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    Author(s): Julie S. Denslow; Carla M. D'Antonio
    Date: 2005
    Source: Biological Control, Vol. 35: 307-318
    Publication Series: Miscellaneous Publication
    PDF: Download Publication  (1.3 MB)


    Development of biological control agents for weeds has been motivated by the need to reduce the abundance and distribution of a pest plant where chemical and mechanical control were not cost effective. Primary objectives have been direct reduction in abundance of the target and, secondarily, the increase of desirable species. Recently, wildland weeds have become a focus of biological control projects. Here, desired outcomes include both reduction of the target and indirect effects of increased diversity and abundance of native species and restoration of ecosystem services. However, goals and benefits of biocontrol programs are not always well-articulated and direct and indirect impacts are not easily predicted. We evaluated the extent to which several successful biological control projects for weeds of rangelands and waterways measured indirect impacts on invaded ecosystems. We also examined biocontrol of a wildland pest tree for which the principal objective is restoration of ecosystem services. We found few quantitative assessments of the impacts of pest plant reduction on community composition or ecosystem processes. All examples documented variation in the impacts of agent(s) across the invasive range of the target plant as well as variation in impacts on the invaded ecosystem. However, without appropriate quantitative information, we cannot evaluate site characteristics that may influence vegetation responses. Most successful weed management programs integrated the use of biocontrol agents with other weed management strategies, especially modifications of disturbance and competing vegetation. Discussion and evaluation of responses of nontarget species would improve our understanding of the context-specificity of outcomes.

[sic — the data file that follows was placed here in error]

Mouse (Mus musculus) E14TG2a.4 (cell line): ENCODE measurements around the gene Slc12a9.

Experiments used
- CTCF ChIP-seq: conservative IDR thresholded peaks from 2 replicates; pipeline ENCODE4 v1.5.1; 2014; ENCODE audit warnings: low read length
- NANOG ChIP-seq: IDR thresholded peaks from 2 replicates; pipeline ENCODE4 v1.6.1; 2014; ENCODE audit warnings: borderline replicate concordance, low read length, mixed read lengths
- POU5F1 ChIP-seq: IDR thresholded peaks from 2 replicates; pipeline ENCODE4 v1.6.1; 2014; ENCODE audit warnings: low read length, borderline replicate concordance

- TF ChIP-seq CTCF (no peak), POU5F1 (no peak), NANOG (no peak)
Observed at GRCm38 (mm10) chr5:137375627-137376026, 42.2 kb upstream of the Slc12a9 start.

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    Denslow, Julie S.; D''Antonio, Carla M. 2005. After biocontrol: assessing indirect effects of insect releases. Biological Control, Vol. 35: 307-318


    direct effects, invasive plants, nontarget impacts, target plants, vegetation management, post-release assessments

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